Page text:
The time and effort put into this early on will come back to you in a better moving experience. Review your estimates, read the fine print and make your choice. Remember, this is only an estimate and there can be some details which will cause that number to go up.


One instance where an estimate might not match your final bill can be extra weight. Your quote is based on the weight of the shipment. If the movers pick up your belongings and they weigh more than quoted, a re-weigh can be issued. This could cause your charges to increase. Special items such as pianos, pool tables and extra-large furniture will also add some cost to your move.


Inform your movers about stairs at the new home. There may be a charge per staircase/flight of stairs. This could be $100 or less per level. It’s best to be upfront about this detail.


If you are having the movers pack and crate your belongings, they will add that into your estimate from the start. If you are packing yourself, be sure that you have done so by your scheduled move date. Not being prepared for moving day could throw everyone’s plan off track. If there are items which are not packed or crated and the moving company has to do it for you, there will be extra charges for that.

Many movers use a color code system to organize box labels for quick identification during the move. While packing, never pack important documents such as passports, ID cards, blank checks and settlement papers into boxes or crates. Keep these near you or clearly marked, and hand-carry yourself.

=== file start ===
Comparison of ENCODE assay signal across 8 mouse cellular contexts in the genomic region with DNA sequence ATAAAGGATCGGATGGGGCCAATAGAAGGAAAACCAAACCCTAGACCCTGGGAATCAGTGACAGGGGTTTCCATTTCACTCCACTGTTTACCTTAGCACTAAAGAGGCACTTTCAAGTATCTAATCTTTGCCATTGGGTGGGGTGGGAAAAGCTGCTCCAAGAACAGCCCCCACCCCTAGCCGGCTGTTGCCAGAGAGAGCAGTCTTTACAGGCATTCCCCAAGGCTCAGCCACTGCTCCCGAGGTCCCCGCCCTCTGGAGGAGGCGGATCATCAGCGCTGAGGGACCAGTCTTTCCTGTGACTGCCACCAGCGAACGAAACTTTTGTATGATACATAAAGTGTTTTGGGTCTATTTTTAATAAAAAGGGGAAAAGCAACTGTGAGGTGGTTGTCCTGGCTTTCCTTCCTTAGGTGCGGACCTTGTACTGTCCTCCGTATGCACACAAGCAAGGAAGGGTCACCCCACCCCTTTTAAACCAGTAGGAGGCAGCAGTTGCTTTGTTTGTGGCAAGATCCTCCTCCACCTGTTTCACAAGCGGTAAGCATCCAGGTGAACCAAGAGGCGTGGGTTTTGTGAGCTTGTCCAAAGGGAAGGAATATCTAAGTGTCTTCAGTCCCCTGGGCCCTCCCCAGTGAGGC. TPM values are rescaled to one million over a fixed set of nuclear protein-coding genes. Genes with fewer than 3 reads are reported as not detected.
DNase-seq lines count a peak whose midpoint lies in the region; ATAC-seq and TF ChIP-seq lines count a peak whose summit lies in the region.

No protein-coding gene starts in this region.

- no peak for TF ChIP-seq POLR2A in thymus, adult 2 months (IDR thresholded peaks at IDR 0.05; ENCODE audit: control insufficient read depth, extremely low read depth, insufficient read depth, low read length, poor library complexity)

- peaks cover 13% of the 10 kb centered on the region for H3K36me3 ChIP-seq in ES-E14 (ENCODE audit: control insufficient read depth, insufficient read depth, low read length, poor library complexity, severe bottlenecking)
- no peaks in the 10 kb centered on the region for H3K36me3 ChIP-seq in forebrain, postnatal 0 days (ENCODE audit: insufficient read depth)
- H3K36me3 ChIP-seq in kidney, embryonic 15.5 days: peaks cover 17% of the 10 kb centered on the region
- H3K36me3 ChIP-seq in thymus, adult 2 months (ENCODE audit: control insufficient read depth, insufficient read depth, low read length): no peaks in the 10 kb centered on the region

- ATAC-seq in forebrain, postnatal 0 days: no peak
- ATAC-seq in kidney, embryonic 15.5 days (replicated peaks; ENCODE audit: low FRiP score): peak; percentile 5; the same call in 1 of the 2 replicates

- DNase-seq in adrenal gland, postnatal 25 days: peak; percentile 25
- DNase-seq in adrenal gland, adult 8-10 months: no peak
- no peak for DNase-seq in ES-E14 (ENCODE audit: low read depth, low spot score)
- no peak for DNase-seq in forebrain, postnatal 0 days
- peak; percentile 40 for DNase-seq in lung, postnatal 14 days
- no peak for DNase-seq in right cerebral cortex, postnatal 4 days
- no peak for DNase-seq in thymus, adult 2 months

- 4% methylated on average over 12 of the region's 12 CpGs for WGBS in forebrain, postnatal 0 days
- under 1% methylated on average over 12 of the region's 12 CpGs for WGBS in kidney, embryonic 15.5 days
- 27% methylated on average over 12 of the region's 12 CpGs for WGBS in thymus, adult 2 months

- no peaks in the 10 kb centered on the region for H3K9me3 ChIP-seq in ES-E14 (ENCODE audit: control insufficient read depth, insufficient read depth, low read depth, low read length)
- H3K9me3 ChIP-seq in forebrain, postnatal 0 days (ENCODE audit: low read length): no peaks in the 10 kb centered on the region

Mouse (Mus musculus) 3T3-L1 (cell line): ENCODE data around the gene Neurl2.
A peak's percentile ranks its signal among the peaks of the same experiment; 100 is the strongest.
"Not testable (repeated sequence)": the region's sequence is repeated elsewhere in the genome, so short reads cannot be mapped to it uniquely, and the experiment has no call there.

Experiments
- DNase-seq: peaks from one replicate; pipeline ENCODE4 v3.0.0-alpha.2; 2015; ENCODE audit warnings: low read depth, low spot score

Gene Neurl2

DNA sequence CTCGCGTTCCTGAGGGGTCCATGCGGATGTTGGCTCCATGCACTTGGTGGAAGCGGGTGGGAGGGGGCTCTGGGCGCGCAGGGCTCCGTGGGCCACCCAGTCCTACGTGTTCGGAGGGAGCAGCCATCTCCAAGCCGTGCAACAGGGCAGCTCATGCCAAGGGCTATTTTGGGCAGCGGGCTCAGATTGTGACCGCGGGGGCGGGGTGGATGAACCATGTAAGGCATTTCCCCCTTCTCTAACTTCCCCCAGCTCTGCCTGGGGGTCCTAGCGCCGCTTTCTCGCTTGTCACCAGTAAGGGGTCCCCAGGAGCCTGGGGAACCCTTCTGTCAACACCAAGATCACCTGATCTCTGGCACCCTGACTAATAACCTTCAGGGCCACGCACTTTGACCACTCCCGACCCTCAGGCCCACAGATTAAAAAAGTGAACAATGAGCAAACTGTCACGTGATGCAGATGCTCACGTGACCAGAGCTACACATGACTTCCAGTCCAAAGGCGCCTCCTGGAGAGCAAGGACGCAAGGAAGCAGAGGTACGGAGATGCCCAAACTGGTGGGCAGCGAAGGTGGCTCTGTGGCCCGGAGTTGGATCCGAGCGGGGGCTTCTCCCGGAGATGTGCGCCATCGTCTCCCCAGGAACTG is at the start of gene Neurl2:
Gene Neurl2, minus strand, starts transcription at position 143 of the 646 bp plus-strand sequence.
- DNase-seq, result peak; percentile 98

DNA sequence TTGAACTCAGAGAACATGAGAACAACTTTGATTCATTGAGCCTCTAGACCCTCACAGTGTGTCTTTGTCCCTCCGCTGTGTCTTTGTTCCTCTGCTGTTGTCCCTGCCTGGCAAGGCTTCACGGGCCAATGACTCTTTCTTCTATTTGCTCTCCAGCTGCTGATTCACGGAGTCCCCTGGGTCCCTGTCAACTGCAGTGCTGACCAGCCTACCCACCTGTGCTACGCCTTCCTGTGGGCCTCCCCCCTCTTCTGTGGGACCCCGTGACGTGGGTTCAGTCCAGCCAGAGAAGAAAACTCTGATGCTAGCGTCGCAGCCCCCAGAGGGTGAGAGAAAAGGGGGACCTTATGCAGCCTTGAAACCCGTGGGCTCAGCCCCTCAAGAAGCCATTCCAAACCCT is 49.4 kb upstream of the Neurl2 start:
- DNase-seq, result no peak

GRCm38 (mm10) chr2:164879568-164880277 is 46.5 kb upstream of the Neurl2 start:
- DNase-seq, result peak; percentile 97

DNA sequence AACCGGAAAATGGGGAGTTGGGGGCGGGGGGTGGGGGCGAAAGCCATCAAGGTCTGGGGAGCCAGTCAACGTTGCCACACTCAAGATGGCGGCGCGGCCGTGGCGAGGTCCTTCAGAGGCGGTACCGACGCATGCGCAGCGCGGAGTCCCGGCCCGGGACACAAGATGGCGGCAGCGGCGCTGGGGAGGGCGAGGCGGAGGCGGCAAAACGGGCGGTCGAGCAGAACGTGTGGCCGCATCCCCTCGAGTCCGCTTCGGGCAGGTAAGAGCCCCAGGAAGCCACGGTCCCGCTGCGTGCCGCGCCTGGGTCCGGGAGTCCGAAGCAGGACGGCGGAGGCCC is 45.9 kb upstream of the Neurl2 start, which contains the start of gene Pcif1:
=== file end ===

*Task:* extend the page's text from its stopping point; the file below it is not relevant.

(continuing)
Also be upfront about explaining your new home’s entrance accessibility. Are you located on a busy street? Is your new driveway unusually long? Will there be a problem parking a large moving van? All these details could result in additional charges.

A few other ideas for a successful move include making a list of all the services you currently use at your home such as babysitters, cleaning help, gardeners and other regularly scheduled assistance. Make a list and contact all of them promptly. It’s also a great idea to pack a quick need bag for you and your family which would include toothbrushes and paste, prescriptions, eye care items and pet supplies. Lastly, it might be useful to gather a bag of items, to keep the kids busy on both ends, such as books, markers and paper or small toys.

Want more homebuying and moving tips? Be sure to check out the resources section our website!

Which New Homes Guide Rewards Program is Right for You?

Posted: October 17, 2017 at 9:59 am by: NewHomesGuide

NHG Rewards Cards

At New Homes Guide, we aim to make your new home shopping experience as easy and rewarding as possible. We know that an informed new home shopper is a confident new home shopper, so we gather information for every new home community in the Mid-Atlantic region and include it on our website as well as in the print edition of our magazine.